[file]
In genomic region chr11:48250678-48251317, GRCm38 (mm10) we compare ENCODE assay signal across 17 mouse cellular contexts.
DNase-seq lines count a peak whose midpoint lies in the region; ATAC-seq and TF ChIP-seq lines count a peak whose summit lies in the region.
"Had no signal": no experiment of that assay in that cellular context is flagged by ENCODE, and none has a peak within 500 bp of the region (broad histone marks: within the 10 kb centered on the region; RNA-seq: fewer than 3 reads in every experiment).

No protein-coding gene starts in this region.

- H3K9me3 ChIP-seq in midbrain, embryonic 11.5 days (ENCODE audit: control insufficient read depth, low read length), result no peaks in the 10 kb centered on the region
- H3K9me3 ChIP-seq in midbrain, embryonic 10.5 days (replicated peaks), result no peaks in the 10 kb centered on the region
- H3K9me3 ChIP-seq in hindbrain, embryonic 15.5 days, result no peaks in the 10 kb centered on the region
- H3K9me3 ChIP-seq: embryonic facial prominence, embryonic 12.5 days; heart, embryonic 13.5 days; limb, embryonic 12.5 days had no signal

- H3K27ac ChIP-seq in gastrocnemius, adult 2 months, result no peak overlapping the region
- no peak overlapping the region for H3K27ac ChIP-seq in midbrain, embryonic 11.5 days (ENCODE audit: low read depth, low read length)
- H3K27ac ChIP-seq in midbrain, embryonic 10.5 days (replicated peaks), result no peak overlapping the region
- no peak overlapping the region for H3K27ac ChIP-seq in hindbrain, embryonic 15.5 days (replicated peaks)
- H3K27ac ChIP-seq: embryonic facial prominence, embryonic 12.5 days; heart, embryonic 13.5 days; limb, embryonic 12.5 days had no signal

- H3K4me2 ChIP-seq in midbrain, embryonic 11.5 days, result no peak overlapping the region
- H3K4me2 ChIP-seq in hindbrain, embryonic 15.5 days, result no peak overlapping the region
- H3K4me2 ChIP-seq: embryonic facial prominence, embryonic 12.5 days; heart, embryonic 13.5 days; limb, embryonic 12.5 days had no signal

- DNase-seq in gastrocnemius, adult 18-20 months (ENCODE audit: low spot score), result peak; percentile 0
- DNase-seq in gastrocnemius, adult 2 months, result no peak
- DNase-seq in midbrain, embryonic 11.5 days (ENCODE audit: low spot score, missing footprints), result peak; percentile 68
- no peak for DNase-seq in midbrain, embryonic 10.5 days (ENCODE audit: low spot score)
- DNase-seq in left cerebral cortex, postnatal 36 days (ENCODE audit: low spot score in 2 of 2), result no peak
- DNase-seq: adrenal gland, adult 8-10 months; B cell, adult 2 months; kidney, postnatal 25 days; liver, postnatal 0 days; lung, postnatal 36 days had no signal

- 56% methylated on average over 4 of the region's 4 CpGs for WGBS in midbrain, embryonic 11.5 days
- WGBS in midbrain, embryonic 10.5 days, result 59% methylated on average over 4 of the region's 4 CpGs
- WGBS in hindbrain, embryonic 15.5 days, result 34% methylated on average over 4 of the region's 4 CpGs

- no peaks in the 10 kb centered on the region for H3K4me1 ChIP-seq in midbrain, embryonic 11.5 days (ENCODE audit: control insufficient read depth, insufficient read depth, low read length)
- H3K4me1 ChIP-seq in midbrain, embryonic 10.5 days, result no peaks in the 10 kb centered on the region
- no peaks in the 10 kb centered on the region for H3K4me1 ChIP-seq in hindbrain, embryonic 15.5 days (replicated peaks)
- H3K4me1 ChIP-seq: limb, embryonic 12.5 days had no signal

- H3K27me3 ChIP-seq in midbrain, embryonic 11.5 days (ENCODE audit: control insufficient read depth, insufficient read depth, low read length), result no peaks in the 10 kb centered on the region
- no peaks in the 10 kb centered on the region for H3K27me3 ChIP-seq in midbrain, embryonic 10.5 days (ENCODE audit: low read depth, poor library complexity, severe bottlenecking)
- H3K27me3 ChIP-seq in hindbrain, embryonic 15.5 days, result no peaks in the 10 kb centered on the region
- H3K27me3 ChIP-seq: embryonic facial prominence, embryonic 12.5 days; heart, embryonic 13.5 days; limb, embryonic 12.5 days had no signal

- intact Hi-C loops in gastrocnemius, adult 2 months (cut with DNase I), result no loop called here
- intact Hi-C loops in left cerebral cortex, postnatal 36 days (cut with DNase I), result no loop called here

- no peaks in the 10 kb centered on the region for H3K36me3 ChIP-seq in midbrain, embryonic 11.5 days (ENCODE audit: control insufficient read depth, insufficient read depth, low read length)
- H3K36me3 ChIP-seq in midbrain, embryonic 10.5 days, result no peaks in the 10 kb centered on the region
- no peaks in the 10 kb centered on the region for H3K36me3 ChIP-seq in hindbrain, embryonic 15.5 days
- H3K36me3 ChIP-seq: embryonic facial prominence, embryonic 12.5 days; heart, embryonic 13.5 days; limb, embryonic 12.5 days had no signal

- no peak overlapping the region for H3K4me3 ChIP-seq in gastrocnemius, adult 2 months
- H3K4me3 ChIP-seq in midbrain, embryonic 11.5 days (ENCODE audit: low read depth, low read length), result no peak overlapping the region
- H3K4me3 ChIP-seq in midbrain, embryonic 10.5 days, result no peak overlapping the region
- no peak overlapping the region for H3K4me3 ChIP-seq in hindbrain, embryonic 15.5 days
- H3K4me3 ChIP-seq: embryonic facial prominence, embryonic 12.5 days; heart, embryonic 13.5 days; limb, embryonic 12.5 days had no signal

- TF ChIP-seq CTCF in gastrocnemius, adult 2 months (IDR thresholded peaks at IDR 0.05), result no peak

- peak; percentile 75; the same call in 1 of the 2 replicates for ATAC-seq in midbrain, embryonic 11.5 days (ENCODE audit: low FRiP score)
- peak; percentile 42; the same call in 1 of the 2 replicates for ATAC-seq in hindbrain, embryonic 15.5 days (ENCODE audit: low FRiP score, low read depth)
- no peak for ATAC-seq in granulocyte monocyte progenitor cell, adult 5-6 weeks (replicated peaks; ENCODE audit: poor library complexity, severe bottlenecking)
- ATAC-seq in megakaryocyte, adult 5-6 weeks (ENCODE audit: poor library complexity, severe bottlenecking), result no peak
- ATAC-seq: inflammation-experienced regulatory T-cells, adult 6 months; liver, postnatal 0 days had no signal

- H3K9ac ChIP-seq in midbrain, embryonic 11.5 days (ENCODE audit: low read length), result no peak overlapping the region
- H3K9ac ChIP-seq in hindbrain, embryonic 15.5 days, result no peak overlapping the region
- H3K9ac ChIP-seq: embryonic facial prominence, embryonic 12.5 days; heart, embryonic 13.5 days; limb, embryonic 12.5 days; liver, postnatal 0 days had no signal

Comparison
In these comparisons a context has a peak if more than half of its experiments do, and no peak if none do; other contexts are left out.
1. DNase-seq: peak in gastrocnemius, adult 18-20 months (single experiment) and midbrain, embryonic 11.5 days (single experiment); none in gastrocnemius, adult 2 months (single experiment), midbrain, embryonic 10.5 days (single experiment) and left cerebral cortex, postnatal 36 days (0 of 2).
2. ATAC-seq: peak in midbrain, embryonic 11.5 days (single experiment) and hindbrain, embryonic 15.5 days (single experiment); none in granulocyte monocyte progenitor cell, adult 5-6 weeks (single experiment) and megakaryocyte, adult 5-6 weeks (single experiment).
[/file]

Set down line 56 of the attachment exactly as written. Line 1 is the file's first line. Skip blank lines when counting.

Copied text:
1. DNase-seq: peak in gastrocnemius, adult 18-20 months (single experiment) and midbrain, embryonic 11.5 days (single experiment); none in gastrocnemius, adult 2 months (single experiment), midbrain, embryonic 10.5 days (single experiment) and left cerebral cortex, postnatal 36 days (0 of 2).